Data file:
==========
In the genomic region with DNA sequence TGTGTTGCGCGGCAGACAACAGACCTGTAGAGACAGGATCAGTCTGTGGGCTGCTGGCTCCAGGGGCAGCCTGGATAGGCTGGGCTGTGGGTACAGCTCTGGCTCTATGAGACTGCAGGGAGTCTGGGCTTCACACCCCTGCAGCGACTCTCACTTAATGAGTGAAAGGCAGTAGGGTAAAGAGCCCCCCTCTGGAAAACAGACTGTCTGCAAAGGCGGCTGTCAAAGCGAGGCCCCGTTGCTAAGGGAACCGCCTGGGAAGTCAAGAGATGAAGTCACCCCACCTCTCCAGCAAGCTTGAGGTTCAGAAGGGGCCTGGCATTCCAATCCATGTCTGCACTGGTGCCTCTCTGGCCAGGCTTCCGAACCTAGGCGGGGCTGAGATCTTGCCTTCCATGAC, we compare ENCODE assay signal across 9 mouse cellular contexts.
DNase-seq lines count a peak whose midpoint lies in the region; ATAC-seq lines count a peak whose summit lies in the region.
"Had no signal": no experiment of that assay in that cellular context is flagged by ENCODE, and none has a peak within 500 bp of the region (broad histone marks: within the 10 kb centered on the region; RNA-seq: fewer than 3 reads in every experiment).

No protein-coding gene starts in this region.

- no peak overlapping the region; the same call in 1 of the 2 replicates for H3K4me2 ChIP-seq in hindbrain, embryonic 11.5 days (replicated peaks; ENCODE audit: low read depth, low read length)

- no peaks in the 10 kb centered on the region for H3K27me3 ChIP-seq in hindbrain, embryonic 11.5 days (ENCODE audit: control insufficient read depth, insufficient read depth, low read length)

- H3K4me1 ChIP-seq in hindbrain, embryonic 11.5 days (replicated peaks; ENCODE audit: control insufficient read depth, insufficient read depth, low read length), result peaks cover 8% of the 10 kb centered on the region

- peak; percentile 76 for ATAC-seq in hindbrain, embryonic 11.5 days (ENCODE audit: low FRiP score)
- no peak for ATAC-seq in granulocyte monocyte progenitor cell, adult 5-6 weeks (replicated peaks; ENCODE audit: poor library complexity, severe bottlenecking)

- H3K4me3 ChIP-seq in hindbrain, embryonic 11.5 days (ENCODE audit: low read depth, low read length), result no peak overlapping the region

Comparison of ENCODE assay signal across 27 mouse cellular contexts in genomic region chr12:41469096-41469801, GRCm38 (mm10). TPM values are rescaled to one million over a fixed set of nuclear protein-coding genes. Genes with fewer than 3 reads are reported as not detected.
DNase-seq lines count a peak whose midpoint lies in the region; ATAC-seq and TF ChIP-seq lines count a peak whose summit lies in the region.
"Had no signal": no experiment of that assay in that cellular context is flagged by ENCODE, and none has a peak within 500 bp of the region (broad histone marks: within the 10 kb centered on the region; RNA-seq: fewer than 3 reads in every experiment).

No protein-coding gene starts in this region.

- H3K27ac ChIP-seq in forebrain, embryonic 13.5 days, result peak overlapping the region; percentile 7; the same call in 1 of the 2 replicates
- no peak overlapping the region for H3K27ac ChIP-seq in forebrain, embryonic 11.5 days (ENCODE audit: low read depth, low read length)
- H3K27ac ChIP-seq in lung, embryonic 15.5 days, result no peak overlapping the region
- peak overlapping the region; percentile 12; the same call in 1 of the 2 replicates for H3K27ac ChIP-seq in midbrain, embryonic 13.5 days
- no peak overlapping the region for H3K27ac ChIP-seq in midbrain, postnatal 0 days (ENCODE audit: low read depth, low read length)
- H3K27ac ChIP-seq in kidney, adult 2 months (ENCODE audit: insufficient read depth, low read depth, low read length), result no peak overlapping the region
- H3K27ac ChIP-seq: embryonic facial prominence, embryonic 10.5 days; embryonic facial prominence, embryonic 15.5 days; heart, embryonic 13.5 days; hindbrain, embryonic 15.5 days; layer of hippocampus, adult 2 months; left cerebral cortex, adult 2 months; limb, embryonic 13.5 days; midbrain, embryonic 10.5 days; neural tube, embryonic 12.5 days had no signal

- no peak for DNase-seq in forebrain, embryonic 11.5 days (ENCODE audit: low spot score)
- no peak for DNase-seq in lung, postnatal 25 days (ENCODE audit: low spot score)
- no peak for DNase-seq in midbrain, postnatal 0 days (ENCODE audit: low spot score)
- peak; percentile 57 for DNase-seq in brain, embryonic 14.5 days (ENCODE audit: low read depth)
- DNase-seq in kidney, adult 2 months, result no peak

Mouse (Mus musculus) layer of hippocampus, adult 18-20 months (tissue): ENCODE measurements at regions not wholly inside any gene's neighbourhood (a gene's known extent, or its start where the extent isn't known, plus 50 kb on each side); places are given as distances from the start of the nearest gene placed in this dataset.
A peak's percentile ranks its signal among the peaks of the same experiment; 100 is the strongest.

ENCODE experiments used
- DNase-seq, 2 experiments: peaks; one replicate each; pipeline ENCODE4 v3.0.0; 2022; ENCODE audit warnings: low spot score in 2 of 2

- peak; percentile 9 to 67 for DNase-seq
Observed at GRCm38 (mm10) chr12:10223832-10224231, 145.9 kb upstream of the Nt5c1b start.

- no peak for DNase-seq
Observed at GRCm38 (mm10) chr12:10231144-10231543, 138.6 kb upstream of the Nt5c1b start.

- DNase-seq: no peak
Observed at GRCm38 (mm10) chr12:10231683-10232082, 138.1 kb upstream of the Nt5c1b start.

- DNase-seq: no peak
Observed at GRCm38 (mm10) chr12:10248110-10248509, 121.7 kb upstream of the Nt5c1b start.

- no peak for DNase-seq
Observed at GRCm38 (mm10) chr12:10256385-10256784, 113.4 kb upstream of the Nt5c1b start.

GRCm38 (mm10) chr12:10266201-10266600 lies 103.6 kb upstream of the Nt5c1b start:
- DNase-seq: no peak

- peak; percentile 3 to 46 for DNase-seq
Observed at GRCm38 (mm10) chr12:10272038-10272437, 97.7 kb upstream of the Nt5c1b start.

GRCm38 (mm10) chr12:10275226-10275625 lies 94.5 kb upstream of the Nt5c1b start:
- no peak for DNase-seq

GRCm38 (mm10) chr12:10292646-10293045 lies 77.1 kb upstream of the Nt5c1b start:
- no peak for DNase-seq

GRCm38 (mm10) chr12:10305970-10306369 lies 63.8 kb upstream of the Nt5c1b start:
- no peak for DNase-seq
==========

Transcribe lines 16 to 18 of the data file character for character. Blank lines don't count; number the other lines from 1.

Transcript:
- no peak overlapping the region for H3K27ac ChIP-seq in forebrain, embryonic 11.5 days (ENCODE audit: low read depth, low read length)
- H3K27ac ChIP-seq in lung, embryonic 15.5 days, result no peak overlapping the region
- peak overlapping the region; percentile 12; the same call in 1 of the 2 replicates for H3K27ac ChIP-seq in midbrain, embryonic 13.5 days